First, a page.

“As Joseph P. Kennedy II contemplates a race to reclaim the Senate seat held by his family for nearly half a century, his most formidable obstacle may not be a Massachusetts politician, but a political leader some 2,000 miles away: President Hugo Chavez of Venezuela,” Boston Globe reporters Michael Rezendes and Noah Bierman write.

“Over the past four years, Citizens Energy Corp., the signature nonprofit founded by Kennedy in 1979 as a political launching pad, has grown from a local charity serving 10,000 Massachusetts homes a year into a national effort delivering free fuel to 200,000 households in 23 states,” the reporters said.

“And Kennedy, a former U.S. representative, has relied almost exclusively on Chavez, a vociferous critic of the U.S. government, for that growth.

“Since 2005, Citizens’ 877-JOE-4-OIL campaign has been sustained by the oil fields of Venezuela. Chavez, who controls the industry there, has delivered crude oil at no charge to a Citizens affiliate, which has resold it and used the money to pay for oil deliveries to America’s poor. In the past two years, Citizens has been given 83 million gallons of crude by Chavez and sold it for $164 million - money used to fund almost its entire philanthropic mission.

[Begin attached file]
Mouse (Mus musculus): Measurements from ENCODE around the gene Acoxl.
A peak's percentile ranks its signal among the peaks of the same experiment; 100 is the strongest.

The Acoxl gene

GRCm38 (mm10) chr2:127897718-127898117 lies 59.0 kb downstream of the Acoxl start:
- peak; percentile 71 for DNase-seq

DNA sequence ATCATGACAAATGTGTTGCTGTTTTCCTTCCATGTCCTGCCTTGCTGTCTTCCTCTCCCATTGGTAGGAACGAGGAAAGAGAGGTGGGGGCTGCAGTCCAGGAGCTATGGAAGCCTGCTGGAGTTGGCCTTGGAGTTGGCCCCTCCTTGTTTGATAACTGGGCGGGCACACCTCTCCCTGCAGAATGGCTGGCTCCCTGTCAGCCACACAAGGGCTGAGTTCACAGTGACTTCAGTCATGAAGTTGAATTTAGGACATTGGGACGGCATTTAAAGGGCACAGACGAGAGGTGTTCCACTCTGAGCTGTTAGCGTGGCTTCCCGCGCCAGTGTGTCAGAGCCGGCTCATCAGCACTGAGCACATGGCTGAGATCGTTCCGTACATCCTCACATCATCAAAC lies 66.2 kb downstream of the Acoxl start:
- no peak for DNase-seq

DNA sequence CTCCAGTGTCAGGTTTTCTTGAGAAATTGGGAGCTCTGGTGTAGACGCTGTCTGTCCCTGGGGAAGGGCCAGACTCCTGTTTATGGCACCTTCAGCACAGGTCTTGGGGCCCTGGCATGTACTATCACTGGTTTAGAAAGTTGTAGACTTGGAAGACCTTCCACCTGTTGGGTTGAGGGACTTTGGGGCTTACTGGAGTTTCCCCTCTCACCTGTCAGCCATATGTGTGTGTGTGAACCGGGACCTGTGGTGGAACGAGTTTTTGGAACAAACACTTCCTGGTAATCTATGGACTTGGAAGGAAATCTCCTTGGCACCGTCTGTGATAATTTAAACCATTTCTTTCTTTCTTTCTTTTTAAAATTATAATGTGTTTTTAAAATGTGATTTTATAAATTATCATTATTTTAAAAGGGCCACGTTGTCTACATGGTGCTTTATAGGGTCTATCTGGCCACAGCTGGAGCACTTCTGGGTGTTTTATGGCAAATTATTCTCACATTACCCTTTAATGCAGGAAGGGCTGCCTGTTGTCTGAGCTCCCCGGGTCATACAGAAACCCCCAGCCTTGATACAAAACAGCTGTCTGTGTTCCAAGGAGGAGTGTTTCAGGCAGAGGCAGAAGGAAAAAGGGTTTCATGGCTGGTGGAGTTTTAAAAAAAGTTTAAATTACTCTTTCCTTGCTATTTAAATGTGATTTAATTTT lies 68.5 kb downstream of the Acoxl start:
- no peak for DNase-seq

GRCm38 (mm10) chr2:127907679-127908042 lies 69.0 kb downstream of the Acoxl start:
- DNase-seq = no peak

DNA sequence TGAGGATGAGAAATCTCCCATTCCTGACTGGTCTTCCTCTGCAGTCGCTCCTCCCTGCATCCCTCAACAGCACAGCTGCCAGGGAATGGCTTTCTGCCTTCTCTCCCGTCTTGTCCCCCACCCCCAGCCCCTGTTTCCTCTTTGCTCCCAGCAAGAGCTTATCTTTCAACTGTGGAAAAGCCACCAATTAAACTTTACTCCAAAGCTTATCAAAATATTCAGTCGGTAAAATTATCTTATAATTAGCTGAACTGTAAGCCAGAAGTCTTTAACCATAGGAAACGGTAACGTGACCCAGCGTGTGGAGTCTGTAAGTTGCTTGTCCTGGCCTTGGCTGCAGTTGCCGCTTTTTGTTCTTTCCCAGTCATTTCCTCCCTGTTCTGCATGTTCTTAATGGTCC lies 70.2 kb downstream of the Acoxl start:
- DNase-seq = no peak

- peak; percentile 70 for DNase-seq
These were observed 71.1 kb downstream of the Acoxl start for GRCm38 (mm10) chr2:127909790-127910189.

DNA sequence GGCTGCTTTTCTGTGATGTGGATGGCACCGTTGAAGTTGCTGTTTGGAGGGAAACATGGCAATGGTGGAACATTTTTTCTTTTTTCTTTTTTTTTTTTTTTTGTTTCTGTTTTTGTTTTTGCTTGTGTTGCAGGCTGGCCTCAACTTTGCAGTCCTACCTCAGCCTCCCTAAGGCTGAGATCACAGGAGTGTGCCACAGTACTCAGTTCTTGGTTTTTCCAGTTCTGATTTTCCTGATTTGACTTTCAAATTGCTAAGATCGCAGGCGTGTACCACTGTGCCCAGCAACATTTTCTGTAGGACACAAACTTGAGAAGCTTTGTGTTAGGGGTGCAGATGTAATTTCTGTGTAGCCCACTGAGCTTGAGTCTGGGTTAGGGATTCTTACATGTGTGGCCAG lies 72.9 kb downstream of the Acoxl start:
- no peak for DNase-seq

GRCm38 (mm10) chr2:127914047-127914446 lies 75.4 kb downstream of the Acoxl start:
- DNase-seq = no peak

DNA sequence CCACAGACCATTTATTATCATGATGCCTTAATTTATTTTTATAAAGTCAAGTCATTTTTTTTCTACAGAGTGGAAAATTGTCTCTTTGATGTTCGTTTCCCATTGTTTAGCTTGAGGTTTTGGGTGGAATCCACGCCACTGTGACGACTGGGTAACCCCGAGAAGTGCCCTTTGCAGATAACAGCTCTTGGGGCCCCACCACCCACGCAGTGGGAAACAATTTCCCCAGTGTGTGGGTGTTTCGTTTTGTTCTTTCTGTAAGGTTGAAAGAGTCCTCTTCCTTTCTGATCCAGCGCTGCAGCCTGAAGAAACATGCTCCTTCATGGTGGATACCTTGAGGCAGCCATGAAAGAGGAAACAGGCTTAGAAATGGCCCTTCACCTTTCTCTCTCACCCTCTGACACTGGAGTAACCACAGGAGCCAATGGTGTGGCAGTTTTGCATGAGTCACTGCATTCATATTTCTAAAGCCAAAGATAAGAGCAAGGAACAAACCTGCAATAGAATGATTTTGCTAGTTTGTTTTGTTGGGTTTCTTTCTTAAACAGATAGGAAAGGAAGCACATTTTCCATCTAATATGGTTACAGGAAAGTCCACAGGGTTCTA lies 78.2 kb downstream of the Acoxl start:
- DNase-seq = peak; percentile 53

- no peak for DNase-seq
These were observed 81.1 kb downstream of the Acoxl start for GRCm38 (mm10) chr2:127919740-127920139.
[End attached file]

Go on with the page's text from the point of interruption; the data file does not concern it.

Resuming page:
“Now, as Kennedy considers stepping into what is certain to be a contentious contest for the state’s first U.S. Senate vacancy in more than 25 years, he will also almost certainly have to consider how his stewardship at Citizens would play in a campaign. In addition to forging increasingly close ties with Chavez and Citgo Petroleum Corp., an oil company controlled by the Venezuelan government, Kennedy has used the proceeds of Chavez’s donated oil to fund millions in advertising for the heating-oil charity - $16 million over the last two winters alone. Those ads, in turn, prominently feature Kennedy, often personally delivering Chavez-funded oil to needy recipients.”


“Quick question: How far does Hugo Chavez‘s rhetoric have to go before Western leaders, above all those of the United States, stop dismissing it as ‘mere rhetoric’?” David Hazony writes in a blog at www.commentarymagazine.

“I’m just curious because, well, he sure sounds like a real, serious enemy in league with the West’s most dangerous foes. In a telephone interview with Venezuelan TV from Tehran on Friday, he declared that Iran is ‘a true strategic ally, a staunch ally’ of Venezuela. Whom is this alliance directed against? In Chavez’s view, Tehran and Caracas are ‘facing the same enemy, which is the U.S. empire and its lackeys. And we will defeat the empire and its lackeys.’

“And lest anyone think there’s no Israel angle in all this - there always is - Chavez has not hesitated in the past few days to brand Israel as a ‘genocidal’ regime. ‘The state of Israel has become a murderous lackey at the service of imperialism,’ he said. ‘It’s a genocidal government. I condemn that Zionist government that persecutes the heroic Palestinian people.’

“Convinced yet?”

Greg Pierce can be reached at 202/636-3285 or gpierce@washingtontimes .com.